Reset ink levels for Epson CIS Systems. Fix the error "Cannot recognize the following ink cartridge(s)."
How to refill Canon PG30, PG40, PG50, PG210, PG240, CL241, PG245, CL246, PG440, PG540 & CL31, CL41, CL51, CL211, CL241, CL246, CL441, CL541 OEM cartridges
A step-by-step guide on how to change a cartridge chip or color sequence for CIS's for Epson.[...]
Canon Pixma Pro9000 is an 8-color ink system; prints 4800x2400 dpi with FINE printhead technology. It prints Photo Lab quality 11-inchx14-inch color photo in approximately 1 minute 23 seconds. Support for fine art paper up to 13"x19" with two separate paper paths, including front feeder for heavy-weight paper types
Today we are going to show you how to install BCH continuous ink system for Canon Pro9000 Mark II.[...]
How to let refilled cartridge working for HP Officejet[...]
These are frequently asked questions from our customers:
1) What CIS do you recommend? Which model do you use?
2) Should I use pigment or dye ink with HP 564 / 920 cartridges?
3) What about chips, what kind of chip do I need to buy?
4) What is the difference between BCH Standard and Premium-grade ink?
5) How much can I print with a CIS?
6) What is the quality of your ink?
I would like to bring you to our lab and show you what we use. Although we sell many top of the line CIS units, our lab unit is not fancy looking, as the French would say “a shoe repairman’s son wears the worst shoes on earth”. I want to demonstrate that even the most basic CIS model will meet your printing needs and is a good fit for small business and beyond.[...]
Priming is important for making a successful DIY CIS. Most DIY tools come with a generic cartridge clip. However, because there are many variations of cartridges, you may not get the clip that fits. Today we show a poor man’s solution to prime any DIY CIS cartridge without using any cartridge clips.[...]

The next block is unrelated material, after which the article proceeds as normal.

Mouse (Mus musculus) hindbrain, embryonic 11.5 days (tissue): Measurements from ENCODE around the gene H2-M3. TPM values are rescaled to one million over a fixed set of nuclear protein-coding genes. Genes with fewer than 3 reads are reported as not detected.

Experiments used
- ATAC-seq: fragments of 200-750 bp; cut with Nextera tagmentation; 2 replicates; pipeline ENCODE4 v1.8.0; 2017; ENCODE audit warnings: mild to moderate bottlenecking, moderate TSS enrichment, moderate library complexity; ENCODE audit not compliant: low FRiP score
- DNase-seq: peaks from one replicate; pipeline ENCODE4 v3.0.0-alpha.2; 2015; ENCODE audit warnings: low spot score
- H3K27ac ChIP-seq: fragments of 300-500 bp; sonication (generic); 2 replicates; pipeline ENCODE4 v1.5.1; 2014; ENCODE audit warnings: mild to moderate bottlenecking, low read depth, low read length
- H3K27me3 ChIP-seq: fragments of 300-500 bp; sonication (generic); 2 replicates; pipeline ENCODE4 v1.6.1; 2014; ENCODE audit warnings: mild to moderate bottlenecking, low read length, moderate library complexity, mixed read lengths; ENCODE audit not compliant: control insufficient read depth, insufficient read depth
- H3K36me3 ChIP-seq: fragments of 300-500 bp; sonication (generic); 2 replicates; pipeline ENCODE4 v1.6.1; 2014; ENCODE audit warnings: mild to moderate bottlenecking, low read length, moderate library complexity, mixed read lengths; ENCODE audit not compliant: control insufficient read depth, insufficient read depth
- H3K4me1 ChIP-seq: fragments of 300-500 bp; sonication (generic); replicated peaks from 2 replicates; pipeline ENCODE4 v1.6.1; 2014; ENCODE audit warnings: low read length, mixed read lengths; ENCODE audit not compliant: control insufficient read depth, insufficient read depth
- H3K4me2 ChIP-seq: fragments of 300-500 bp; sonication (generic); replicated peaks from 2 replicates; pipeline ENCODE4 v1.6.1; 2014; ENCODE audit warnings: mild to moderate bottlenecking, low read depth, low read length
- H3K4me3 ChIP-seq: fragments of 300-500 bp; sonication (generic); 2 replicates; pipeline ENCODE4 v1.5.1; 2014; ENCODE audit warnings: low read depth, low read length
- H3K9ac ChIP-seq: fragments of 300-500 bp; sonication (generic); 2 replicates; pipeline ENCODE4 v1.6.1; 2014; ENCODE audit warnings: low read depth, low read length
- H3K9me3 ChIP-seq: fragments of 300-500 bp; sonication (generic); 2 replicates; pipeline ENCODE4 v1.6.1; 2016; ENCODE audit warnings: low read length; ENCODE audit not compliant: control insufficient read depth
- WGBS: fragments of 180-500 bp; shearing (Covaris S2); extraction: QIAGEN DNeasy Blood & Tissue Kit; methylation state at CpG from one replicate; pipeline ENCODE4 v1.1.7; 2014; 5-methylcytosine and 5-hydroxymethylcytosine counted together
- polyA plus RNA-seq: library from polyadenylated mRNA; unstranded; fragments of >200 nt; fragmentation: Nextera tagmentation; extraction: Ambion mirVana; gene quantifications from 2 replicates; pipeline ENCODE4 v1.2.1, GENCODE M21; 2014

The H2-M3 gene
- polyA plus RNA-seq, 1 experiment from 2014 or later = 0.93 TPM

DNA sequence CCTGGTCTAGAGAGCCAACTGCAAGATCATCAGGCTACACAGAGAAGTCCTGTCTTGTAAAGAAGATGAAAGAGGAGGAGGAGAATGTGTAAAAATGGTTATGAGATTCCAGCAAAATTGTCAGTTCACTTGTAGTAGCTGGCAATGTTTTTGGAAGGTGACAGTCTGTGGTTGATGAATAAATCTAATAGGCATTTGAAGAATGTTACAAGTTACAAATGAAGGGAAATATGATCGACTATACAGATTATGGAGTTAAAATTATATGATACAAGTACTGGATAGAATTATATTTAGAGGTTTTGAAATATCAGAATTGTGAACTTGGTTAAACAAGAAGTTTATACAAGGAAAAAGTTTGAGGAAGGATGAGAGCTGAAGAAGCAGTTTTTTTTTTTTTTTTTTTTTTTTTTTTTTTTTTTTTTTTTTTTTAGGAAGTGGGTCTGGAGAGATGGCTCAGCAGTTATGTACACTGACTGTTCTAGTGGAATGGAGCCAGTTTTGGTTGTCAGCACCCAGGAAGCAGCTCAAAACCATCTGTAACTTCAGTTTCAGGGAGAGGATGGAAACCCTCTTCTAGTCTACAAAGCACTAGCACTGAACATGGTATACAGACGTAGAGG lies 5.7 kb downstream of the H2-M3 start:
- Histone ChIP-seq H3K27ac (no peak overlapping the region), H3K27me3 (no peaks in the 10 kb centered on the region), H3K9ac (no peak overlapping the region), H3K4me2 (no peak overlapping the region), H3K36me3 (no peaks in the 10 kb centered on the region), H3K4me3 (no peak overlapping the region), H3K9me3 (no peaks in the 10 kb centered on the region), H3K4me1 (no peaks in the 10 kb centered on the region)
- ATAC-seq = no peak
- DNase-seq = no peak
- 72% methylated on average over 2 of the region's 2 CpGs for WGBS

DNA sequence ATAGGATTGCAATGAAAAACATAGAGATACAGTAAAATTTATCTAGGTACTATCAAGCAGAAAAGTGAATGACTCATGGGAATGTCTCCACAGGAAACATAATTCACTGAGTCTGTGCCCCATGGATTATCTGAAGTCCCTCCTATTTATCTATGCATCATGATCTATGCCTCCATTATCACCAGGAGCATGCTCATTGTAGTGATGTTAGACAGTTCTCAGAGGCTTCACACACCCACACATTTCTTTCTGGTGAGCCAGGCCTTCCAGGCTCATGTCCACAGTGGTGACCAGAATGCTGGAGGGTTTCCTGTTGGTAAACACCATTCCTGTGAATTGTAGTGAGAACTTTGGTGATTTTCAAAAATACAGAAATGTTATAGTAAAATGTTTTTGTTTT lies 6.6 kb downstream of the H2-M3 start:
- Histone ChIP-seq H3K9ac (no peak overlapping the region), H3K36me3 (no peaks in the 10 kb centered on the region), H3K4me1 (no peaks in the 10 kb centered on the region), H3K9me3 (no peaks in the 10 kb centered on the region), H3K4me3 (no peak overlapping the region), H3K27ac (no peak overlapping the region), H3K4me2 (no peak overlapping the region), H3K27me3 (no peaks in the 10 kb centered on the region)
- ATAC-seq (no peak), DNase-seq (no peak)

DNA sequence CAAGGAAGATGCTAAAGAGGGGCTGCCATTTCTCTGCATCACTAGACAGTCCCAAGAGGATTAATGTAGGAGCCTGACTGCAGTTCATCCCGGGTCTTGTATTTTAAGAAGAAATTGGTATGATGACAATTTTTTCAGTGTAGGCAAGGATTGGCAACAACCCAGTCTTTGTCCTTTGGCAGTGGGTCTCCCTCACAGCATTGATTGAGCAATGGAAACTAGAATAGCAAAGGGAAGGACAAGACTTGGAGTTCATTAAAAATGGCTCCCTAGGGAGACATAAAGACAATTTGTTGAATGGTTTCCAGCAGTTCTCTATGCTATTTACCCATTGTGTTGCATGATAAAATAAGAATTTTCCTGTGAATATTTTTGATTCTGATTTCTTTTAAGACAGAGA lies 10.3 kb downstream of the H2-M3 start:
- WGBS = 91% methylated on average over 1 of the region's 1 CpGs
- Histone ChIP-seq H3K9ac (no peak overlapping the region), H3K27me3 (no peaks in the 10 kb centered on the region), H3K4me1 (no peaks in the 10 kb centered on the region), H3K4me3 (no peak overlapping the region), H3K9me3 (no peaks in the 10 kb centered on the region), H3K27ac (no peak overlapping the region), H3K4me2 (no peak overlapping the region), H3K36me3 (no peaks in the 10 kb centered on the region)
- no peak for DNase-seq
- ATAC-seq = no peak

Some common problems in printers are indicative of print head clogging. If you are experiencing a decrease in print quality, missing lines or blank pages while trying to print, this may be the issue. There are many tips on the internet about unclogging the print head. Such tips range from helpful to detrimental for the printer. Today, I describe the unclogging process from an ink supplier’s perspective and hope it will be helpful to household users.
The mechanics behind clogging are simple. The print head is like a water tank with a very tiny opening. During printing, the machine squeezes out microscopic (picoliter) ink droplets. The ink is designed to dry fast so as not to smudge.
These are some possible reasons for clogging:
- If the print head is exposed to the air for a long period of time, ink can dry up and block the small opening.
- Foreign objects (ink impurity or dust) can block the opening. Some internet instructions advise users to wipe clean the print head with tissues or paper towels, which may introduce blockage to the print head.
- An air bubble can temporarily block the opening. Air is naturally dissolved in the ink.
- Fluctuation of room temperature will change the air concentration and thus form air bubbles.
- Changing cartridges also introduces air into the system. (*Note: This is why you should do a print head-cleaning cycle after installing a new cartridge).
- It may not be a blockage. There are processes that can permanently damage the nozzle; the print head may be scratched and damaged, the print head may have over-heated during a long printing process, or a paper jam may have caused the issue.